UK women have 10th highest rate in world for cancers linked to inactivity

6 January 2014

Women in the UK have the 10th highest rate in the world for cancers linked to a lack of physical activity, according to recently released figures.

Western countries dominate the top ten list of global rates for bowel, breast and womb cancers. Being physically active is one way to protect against these cancers.

To coincide with New Year resolutions, World Cancer Research Fund has launched the 100 Calorie Challenge to help people reduce their cancer risk through small lifestyle changes, including being more physically active in everyday life.

The challenge offers tips on eating healthily and moving more to avoid the extra 100 calories that can lead to nearly a stone in weight gain over a year. After not smoking, maintaining a healthy weight is the best thing to do to reduce cancer risk.

Dr Rachel Thompson, Head of Research Interpretation at World Cancer Research Fund, said: “It is a major concern that women in the UK are placed so highly in the world for cancers that are partially preventable through people being more physically active.

“These figures reflect the sedentary lifestyles of many people in Western countries, with lots of us spending too much time sitting around and not incorporating physical activity into our daily routine. Regular activity can help strengthen the immune system, keep hormone levels healthy and the digestive system in good shape, all of which help reduce our chances of developing cancer.”

Scientists estimate that about 12 per cent of bowel and breast cancer cases and about 10 per cent of womb cancer cases in the UK could be prevented if people were more physically active. This amounts to preventing around 12,000 cases in the UK every year. Just 36 per cent of British women meet the government’s recommended physical activity guidelines of at least 30 minutes of moderate activity five days a week.

As well as being more physically active, women can reduce their risk of developing these cancers by maintaining a healthy body weight, following a healthy diet high in wholegrains, vegetables and fruits and low in red and processed meat, and not drinking alcohol.

Estimated number of cases diagnosed in 2012

(Age standardised rate / per 100,000 people)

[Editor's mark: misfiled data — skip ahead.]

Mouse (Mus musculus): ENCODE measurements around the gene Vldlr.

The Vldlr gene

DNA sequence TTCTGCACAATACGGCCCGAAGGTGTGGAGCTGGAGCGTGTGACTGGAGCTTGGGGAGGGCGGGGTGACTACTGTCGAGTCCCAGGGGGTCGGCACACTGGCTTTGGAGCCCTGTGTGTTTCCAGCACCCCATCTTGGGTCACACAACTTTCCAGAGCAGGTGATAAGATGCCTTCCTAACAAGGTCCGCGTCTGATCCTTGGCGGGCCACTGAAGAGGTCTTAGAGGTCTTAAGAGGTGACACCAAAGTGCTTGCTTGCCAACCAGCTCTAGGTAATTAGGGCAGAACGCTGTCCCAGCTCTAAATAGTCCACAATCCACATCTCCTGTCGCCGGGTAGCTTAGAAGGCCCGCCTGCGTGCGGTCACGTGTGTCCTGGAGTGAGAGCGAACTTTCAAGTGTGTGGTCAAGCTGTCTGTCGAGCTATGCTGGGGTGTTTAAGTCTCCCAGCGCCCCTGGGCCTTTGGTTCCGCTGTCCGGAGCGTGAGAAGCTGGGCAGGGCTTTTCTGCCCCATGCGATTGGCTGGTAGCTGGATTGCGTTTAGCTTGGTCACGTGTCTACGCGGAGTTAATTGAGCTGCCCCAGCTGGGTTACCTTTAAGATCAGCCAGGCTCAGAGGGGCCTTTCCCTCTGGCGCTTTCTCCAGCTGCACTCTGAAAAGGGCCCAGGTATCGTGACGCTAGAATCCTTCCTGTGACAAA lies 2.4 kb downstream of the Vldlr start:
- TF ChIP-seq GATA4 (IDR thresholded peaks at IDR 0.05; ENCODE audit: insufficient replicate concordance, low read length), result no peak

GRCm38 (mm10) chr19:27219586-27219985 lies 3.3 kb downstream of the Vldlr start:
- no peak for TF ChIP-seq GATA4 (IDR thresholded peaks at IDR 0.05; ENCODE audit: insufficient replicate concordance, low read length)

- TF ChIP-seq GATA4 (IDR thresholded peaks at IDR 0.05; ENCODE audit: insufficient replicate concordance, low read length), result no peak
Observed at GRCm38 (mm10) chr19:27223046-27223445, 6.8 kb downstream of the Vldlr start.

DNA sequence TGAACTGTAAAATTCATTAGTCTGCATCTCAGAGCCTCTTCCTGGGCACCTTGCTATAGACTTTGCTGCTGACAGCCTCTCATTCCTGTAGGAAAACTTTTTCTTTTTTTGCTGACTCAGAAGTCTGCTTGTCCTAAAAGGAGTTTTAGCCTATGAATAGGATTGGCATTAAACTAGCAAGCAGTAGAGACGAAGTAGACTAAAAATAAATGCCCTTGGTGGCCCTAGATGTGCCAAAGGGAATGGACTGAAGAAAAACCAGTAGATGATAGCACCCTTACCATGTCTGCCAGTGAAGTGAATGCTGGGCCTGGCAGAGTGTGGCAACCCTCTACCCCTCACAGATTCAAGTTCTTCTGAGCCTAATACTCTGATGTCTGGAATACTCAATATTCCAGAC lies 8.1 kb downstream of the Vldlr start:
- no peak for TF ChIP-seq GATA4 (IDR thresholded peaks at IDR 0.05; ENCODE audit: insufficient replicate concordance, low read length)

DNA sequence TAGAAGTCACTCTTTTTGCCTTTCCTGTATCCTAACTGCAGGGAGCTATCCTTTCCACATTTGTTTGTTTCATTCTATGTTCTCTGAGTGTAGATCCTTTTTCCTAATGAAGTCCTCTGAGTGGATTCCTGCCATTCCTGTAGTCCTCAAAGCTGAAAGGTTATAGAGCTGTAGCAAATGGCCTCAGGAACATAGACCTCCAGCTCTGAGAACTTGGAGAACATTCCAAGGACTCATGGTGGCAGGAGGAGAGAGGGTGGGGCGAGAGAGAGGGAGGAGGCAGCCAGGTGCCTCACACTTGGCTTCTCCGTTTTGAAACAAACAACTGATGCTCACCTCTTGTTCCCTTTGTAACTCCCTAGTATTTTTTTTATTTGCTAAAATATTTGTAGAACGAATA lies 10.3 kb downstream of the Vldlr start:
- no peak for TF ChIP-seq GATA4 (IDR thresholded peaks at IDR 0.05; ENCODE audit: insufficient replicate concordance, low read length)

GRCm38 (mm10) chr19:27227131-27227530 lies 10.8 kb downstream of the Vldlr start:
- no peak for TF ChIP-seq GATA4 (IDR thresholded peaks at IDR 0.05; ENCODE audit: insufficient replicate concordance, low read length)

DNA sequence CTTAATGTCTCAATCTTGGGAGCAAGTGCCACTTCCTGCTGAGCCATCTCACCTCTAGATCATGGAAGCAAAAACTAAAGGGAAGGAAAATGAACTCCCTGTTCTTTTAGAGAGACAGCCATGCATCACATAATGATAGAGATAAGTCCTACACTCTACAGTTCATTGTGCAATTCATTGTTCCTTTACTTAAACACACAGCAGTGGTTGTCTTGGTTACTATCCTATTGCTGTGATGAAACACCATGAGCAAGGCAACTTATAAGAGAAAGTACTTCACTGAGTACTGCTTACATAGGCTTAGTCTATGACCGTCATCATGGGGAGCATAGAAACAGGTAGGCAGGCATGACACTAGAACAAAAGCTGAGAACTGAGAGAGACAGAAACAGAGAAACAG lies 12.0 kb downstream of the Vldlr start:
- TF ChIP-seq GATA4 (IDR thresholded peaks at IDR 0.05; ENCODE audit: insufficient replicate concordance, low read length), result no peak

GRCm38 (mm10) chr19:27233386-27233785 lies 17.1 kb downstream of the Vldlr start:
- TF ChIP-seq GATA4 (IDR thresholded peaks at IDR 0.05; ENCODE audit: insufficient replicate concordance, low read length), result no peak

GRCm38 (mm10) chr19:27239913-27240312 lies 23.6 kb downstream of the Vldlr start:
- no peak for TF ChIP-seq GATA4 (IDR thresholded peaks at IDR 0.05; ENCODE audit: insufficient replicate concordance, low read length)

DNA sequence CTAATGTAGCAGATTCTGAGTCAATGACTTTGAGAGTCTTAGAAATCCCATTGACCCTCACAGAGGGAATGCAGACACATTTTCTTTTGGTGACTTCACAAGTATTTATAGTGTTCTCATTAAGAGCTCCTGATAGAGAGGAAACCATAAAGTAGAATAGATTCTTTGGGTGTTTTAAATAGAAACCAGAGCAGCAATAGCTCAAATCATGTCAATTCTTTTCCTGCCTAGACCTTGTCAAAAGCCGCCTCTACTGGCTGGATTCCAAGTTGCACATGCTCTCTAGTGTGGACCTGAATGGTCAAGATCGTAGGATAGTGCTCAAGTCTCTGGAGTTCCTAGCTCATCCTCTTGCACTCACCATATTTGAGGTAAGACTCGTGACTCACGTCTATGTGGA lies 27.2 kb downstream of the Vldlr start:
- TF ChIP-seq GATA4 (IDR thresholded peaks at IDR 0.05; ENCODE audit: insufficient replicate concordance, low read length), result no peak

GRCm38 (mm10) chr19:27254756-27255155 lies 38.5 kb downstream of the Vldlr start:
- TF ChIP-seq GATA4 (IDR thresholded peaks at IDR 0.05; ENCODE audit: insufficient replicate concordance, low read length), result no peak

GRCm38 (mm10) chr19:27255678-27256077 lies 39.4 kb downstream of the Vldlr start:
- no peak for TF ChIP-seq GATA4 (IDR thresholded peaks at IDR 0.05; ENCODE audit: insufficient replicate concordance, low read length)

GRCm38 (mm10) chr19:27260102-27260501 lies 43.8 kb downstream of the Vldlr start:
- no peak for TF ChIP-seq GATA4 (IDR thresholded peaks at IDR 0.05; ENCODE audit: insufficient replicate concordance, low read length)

• Barbados - 347 / 154.9
  • Belgium - 15,740 / 154.5
  • Denmark - 8,275 / 154.2
  • Netherlands - 22,255 / 145.3
  • France - 80,398 / 140.1
  • Iceland - 334 / 136.3
  • Luxembourg - 605 / 134.9
  • USA - 347,663 / 134.4
  • Bahamas - 286 / 134.3
  • United Kingdom - 78,935 / 133.3

Other GLOBOCAN statistics – published by the International Agency for Research on Cancer last month (Dec, 2013) – show that UK women fall into the international top ten for cancer of the breast (7th), lung (10th) and ovary (10th).

ENDS

Notes to editors:

  • The 100 Calorie Challenge provides practical and achievable tips to help people stay a healthy weight and lower their risk of cancer with a daily email for 21 days.
  • World Cancer Research Fund’s 10 Recommendations for Cancer Prevention includes a recommendation on physical activity that people are moderately active for at least 30 minutes a day.
  • Statistics on physical activity include preventability estimates for bowel, breast and womb cancer.
  • The International Agency for Research on Cancer is the specialised cancer agency of the World Health Organisation. It released the latest Globocan data on cancer incidence, mortality and prevalence worldwide on 12 December, 2013. (Ferlay J, Soerjomataram I, Ervik M, Dikshit R, Eser S, Mathers C, Rebelo M, Parkin DM, Forman D, Bray, F. GLOBOCAN 2012 v1.0, Cancer Incidence and Mortality Worldwide: IARC CancerBase No. 11 [Internet]. Lyon, France: International Agency for Research on Cancer; 2013. Available from: http://globocan.iarc.fr, accessed on 17/12/2013).
  • GLOBOCAN’s methods of estimation are country specific and the quality of the estimation depends upon the quality and on the amount of the information available for each country. Countries like the UK and US rate A1 (the highest score) for quality while Barbados and Bahamas rate G5 (towards the bottom of the spectrum).